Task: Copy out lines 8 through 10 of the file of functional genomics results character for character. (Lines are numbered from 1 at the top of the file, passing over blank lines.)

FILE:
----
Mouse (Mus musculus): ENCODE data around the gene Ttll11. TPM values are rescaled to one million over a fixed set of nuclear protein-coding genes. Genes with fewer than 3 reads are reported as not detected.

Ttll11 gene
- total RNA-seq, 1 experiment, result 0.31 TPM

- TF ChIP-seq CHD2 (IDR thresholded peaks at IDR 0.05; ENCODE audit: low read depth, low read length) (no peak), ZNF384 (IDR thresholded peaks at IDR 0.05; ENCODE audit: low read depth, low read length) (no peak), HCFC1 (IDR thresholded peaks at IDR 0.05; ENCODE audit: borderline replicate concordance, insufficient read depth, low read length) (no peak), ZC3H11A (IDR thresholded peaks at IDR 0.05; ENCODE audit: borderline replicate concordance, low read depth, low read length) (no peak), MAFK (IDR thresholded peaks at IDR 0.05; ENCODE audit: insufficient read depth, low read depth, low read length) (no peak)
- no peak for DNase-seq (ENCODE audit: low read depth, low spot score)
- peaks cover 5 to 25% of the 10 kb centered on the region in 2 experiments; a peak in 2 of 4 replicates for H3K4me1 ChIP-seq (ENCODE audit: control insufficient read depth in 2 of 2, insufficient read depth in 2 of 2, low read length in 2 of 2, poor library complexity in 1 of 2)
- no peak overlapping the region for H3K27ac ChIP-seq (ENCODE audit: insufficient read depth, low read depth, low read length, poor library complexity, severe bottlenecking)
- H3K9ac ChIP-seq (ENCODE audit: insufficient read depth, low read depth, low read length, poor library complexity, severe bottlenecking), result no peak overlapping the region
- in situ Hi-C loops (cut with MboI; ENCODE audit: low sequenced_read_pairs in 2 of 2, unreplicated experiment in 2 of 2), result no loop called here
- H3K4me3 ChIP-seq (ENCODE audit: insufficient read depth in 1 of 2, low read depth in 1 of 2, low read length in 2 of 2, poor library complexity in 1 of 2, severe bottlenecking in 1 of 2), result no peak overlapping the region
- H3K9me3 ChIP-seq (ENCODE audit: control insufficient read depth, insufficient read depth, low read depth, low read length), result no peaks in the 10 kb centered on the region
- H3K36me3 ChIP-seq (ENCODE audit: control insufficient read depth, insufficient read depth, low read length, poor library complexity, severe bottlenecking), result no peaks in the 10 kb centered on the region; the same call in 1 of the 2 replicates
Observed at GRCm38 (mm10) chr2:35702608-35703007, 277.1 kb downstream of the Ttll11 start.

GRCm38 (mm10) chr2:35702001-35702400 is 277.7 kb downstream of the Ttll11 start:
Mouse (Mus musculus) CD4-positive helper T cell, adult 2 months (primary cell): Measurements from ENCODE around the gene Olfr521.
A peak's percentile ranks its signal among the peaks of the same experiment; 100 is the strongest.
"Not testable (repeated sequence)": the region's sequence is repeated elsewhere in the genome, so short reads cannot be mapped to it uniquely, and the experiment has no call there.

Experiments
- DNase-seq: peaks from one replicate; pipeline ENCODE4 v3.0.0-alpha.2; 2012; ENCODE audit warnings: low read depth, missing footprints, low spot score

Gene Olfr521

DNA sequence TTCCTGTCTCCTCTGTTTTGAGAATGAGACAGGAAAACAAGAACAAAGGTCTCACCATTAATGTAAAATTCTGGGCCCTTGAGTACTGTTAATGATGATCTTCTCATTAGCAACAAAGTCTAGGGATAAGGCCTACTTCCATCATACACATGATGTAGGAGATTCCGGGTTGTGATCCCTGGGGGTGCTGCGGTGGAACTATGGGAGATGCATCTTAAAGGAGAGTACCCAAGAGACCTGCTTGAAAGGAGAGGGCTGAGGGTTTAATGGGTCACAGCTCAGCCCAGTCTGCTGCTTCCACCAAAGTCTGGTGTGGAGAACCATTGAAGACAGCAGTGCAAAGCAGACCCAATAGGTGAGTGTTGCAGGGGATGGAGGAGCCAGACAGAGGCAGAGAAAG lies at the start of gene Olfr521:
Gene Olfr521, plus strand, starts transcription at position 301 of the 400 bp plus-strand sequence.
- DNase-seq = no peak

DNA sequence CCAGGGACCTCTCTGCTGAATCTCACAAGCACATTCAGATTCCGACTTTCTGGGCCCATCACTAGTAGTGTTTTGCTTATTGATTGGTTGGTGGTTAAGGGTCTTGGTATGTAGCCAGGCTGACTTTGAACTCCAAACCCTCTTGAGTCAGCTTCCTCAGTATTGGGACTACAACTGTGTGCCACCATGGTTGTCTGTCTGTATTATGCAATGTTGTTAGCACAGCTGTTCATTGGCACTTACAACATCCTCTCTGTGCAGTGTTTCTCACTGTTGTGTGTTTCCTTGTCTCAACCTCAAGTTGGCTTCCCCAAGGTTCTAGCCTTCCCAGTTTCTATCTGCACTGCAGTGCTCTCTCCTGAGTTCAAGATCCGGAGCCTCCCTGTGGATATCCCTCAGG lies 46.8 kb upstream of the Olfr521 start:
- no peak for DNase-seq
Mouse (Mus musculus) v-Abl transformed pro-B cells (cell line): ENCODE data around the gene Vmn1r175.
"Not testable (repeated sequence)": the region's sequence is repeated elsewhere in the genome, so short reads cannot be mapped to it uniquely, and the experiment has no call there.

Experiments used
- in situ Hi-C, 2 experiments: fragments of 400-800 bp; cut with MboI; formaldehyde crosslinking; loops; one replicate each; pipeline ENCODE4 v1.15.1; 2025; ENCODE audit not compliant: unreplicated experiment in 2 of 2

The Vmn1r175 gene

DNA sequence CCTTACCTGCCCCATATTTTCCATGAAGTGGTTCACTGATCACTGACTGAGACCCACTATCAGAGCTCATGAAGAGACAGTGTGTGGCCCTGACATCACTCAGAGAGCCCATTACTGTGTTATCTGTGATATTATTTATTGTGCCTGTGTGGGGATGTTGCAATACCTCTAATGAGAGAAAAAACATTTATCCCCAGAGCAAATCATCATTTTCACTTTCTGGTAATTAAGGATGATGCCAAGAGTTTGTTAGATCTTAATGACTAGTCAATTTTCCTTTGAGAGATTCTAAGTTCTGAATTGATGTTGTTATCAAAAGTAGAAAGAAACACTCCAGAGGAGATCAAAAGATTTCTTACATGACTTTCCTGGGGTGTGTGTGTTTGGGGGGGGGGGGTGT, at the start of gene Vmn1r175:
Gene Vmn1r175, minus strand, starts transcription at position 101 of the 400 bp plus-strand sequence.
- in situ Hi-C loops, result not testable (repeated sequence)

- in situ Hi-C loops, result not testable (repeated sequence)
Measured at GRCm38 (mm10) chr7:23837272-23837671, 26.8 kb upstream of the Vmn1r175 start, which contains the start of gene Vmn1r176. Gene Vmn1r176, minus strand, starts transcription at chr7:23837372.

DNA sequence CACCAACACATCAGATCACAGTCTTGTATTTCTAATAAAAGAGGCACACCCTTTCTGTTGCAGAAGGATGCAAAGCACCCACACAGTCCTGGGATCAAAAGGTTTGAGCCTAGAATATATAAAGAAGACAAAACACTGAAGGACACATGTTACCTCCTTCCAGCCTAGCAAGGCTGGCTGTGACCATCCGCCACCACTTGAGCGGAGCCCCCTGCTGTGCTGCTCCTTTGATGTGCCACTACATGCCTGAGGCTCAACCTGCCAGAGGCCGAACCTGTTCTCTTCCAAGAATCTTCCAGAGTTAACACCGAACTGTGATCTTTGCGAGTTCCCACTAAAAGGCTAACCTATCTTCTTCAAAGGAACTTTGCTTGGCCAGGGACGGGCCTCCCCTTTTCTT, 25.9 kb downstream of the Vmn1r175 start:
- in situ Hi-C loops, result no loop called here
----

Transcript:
- H3K9ac ChIP-seq (ENCODE audit: insufficient read depth, low read depth, low read length, poor library complexity, severe bottlenecking), result no peak overlapping the region
- in situ Hi-C loops (cut with MboI; ENCODE audit: low sequenced_read_pairs in 2 of 2, unreplicated experiment in 2 of 2), result no loop called here
- H3K4me3 ChIP-seq (ENCODE audit: insufficient read depth in 1 of 2, low read depth in 1 of 2, low read length in 2 of 2, poor library complexity in 1 of 2, severe bottlenecking in 1 of 2), result no peak overlapping the region